Before and after. Shawn (left) lost 13 lbs during the 24-day traverse and Steve lost 7.

Duo Complete 1st Summer Traverse of the Purcells by Foot

Two men from Kimberley, British Columbia, have successfully traversed the entire Purcell mountain range on foot. They covered about 280 kilometres in 24 days. The day after they finished we did an interview to learn about the hardships.

It most definitely is the year of epic British Columbia traverses. Two Nelson men bagged the 13 peaks of the Mulvey Basin in the Valhallas in less than a day. Squamish rock climber Will Stanhope successfully linked three of the hardest climbs in the Bugaboos in 23.5 hours. Martina Halik and her 60-year-old mom completed a six-month ski traverse of the entire coastal mountain range. And now two guys from Kimberley, Steve Tersmette and Shawn Emmett, have successfully accomplished the first summer traverse of the Purcell Mountain range on foot. We published a story about the duo’s plan on August 24th and followed the highs and lows of their adventure to its completion on September 17th.

The following day, September 18th, we caught up with Steve Tersmette via phone to hear more about their epic adventure. Here’s the interview:

Congratulations Steve! We’re stoked for you guys. This trip almost didn’t happen, eh?

Yeah. We were plagued by uncertainties right from the start. Just before our departure date, the wildfire situation forced a backcountry closure in the Cariboo-Chilcotin region and we were asking the Ministry whether this was going to happen to us. We were told chances were slim so we went for it. Sure enough, they closed the backcountry.

The duo’s route took them through the heart of the Purcells.

It’s amazing you were allowed to keep going.

My wife worked tirelessly for us behind the scenes. We were right on the border of the closure but eventually were told that as long as wildfires weren’t directly in our path we could keep going.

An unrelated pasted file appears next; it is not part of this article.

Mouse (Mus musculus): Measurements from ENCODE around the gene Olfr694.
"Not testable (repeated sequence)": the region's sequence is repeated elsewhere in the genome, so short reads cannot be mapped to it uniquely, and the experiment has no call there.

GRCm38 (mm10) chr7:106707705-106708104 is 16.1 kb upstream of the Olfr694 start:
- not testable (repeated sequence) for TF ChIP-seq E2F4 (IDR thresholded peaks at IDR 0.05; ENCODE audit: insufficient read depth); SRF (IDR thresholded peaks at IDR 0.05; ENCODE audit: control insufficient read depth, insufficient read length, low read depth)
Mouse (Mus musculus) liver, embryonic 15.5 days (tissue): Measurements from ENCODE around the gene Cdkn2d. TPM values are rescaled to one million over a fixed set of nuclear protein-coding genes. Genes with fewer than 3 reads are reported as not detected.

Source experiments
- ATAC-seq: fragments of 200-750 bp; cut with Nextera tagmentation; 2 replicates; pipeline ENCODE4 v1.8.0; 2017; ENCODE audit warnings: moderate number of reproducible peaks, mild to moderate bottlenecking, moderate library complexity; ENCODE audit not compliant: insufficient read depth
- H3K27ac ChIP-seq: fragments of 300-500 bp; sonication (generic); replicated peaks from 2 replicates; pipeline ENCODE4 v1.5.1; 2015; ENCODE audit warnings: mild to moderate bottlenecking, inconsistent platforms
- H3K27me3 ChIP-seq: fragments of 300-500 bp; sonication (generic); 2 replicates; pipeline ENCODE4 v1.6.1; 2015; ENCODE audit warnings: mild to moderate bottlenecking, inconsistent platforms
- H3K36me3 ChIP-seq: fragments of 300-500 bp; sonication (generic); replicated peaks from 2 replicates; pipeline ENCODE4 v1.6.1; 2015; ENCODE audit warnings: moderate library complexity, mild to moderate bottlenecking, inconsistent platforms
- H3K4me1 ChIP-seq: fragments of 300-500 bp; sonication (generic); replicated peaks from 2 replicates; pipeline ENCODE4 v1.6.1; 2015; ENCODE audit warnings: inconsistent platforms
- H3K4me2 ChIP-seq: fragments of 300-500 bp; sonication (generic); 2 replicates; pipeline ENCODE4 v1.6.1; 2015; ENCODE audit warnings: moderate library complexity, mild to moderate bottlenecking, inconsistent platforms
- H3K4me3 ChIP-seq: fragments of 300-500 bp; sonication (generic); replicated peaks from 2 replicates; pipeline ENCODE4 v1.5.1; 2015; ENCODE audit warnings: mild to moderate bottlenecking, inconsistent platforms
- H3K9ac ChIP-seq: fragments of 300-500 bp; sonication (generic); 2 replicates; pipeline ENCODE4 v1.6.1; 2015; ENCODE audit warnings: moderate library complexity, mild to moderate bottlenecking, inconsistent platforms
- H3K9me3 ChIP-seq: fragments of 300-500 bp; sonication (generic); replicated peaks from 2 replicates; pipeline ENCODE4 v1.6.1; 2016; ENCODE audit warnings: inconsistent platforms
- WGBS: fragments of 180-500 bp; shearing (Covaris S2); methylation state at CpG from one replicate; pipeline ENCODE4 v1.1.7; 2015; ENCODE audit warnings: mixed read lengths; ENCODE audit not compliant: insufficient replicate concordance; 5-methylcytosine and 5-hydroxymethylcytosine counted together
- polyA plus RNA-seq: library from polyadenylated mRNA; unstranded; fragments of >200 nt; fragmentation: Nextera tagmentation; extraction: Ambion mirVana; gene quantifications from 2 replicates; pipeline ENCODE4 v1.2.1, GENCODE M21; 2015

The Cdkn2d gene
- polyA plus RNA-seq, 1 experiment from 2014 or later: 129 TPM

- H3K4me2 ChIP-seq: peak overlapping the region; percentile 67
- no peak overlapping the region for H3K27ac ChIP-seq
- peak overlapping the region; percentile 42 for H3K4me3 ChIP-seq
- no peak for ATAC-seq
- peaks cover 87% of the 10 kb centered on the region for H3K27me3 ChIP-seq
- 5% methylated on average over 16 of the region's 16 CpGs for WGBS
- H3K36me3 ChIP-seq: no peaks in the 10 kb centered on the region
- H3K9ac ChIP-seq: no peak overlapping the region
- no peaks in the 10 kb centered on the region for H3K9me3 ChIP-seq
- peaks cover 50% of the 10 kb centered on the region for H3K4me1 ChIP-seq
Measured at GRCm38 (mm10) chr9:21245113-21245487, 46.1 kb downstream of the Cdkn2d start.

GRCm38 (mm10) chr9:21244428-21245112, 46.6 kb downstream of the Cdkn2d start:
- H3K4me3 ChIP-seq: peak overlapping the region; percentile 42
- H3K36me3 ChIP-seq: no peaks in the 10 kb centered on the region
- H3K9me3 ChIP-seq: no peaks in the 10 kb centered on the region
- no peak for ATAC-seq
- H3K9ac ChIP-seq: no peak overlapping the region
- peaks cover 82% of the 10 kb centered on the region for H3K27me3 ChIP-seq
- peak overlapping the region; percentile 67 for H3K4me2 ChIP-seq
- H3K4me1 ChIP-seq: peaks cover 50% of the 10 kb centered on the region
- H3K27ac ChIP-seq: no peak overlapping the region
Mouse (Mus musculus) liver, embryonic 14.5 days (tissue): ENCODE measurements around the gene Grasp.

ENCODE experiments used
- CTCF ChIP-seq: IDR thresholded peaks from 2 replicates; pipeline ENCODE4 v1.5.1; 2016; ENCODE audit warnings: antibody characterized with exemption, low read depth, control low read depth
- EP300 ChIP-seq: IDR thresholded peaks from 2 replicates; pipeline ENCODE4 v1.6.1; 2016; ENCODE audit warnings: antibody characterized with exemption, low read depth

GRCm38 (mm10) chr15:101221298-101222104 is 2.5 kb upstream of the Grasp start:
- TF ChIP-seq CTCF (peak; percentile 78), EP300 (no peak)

What other hardships did you guys endure?

Our boots got wet early on due to the snow, water and sweat and at night it was too cold for them to dry. During our first week, Shawn’s feet became really blistered, wilty and gross. His feet were literally held together by hockey tape. We had to take a rest day in Toby Creek even though we were a day behind to give his feet a good chance to recover. It made all the difference for him. He was able to continue without much problems….Also, I pulled a calf muscle near the beginning of the trip and and it was definitely causing me some discomfort.

Shawn suffered Trench Foot near the start of the trip.

And then there was the Giardia.

Yeah, the “Beaver Fever” was absolutely awful. It hit me eight days in on our first rest day. For four days after that it was just Armageddon-like bathroom episodes. I couldn’t keep anything in. I had a fever and a headache. The day after our rest day we maybe hiked five and a half kilometres and I said to Shawn, “We need to set up camp and eat and I need to sleep right now.”  It was four days of incredible misery.

Did you not have a water filter?

We had chlorine drops and tabs. But if we could see our water source, like a glacier, we tended not to treat it. Typically we’d treat any water below tree line but who knows where I picked it up. There were so many water sources we drew from.

What was the travel like?